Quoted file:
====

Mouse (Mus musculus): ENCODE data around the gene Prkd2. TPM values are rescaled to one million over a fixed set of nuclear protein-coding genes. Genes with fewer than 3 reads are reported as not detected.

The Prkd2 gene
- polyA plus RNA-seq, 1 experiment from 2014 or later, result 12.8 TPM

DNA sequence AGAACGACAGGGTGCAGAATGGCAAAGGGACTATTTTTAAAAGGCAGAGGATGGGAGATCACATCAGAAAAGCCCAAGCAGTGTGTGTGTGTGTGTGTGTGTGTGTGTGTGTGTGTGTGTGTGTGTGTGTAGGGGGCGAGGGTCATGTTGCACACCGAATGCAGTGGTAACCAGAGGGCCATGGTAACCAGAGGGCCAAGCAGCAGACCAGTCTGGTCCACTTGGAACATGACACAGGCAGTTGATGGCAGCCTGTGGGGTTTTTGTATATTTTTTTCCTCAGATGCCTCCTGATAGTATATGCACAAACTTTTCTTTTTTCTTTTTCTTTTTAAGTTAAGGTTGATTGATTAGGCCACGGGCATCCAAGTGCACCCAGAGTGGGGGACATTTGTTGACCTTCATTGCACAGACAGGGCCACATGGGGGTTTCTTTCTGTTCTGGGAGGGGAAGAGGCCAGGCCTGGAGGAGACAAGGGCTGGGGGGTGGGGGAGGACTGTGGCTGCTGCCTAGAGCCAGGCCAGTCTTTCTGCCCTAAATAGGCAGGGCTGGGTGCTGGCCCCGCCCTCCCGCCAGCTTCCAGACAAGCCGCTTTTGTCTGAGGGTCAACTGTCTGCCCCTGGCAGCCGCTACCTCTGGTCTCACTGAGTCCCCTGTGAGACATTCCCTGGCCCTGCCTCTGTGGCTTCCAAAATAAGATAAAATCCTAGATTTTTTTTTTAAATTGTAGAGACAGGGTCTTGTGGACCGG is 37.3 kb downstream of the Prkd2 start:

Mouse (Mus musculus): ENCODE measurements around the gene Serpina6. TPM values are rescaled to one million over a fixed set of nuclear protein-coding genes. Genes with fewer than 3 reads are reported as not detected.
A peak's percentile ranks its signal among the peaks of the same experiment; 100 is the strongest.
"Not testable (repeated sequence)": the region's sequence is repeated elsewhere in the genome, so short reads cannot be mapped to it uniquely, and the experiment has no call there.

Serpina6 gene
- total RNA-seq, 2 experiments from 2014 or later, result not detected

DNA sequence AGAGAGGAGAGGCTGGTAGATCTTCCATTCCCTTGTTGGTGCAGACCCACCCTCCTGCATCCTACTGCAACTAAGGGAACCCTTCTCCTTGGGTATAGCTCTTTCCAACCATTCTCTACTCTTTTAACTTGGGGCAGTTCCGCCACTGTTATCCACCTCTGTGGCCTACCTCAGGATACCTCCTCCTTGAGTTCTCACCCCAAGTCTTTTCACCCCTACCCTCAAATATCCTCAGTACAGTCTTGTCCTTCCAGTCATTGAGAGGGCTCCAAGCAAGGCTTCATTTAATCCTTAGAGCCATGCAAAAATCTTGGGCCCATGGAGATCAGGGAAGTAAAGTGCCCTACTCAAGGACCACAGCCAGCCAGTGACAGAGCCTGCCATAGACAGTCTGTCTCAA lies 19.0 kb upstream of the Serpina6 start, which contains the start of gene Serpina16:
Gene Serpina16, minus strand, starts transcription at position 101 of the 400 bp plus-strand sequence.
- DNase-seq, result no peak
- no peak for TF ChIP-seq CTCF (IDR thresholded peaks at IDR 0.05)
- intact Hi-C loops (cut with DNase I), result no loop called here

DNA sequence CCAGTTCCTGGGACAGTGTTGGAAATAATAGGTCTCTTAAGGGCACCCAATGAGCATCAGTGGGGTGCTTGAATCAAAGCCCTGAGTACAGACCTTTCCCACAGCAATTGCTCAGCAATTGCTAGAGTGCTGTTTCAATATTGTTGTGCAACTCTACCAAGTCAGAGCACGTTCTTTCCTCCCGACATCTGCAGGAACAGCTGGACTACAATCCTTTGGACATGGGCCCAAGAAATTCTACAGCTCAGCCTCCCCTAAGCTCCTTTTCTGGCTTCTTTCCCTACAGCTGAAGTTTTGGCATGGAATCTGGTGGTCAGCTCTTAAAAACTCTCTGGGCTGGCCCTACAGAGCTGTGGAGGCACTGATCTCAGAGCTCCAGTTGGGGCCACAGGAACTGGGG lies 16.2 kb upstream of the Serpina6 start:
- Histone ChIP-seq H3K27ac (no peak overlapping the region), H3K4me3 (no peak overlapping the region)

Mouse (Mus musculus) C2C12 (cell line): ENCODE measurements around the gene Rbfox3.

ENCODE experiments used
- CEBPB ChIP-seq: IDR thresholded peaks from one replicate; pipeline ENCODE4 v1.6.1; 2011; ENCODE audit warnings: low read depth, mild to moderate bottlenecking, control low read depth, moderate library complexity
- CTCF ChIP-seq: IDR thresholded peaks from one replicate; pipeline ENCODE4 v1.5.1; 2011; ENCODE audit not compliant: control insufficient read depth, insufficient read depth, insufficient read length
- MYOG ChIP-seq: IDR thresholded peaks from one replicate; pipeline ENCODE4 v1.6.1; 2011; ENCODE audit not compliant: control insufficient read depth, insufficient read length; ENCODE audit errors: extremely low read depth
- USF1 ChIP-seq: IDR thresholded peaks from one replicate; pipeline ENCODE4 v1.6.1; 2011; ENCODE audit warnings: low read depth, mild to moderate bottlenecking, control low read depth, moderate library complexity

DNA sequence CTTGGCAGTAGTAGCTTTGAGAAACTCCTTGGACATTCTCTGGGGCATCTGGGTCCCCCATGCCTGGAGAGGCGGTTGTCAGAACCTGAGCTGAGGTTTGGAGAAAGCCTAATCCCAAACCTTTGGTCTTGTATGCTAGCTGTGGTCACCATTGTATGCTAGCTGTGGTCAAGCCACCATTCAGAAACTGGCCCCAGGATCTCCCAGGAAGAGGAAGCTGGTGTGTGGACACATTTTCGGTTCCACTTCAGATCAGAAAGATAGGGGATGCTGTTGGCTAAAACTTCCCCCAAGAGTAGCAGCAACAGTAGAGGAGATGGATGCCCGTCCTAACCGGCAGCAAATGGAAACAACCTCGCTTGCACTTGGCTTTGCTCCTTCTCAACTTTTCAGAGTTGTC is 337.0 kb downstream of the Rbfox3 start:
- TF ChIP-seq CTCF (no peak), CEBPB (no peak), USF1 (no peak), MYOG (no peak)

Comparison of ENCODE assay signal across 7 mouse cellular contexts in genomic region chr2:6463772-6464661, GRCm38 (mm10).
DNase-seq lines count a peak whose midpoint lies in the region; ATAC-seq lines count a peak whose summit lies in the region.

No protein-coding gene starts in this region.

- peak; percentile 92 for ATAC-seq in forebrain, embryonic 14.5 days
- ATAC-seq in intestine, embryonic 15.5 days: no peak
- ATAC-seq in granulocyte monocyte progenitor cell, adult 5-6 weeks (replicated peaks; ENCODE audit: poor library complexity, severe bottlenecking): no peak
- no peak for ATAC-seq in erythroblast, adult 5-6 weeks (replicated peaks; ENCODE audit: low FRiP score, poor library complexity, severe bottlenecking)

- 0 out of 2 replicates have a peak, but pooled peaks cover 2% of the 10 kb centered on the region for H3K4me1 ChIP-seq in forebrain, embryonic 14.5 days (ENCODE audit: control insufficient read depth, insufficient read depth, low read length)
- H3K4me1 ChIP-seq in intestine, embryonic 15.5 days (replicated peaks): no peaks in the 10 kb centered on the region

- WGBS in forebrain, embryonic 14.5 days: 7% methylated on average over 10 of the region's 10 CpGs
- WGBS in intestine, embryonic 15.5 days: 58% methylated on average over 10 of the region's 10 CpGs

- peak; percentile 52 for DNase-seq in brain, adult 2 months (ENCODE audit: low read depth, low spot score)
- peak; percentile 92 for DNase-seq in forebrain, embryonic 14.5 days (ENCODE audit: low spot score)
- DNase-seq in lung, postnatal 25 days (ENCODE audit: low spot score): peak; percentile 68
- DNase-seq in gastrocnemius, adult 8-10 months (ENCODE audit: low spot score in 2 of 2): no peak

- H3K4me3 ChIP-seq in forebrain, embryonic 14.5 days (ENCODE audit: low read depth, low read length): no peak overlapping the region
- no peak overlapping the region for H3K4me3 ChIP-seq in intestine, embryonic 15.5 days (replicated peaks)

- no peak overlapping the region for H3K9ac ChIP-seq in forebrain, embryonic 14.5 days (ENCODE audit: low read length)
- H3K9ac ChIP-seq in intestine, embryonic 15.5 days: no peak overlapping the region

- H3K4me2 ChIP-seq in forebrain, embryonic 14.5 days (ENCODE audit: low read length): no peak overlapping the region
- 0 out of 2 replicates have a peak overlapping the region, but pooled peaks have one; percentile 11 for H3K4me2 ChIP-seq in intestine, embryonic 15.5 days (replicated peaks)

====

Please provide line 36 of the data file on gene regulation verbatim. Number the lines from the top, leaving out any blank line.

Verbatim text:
- peak; percentile 52 for DNase-seq in brain, adult 2 months (ENCODE audit: low read depth, low spot score)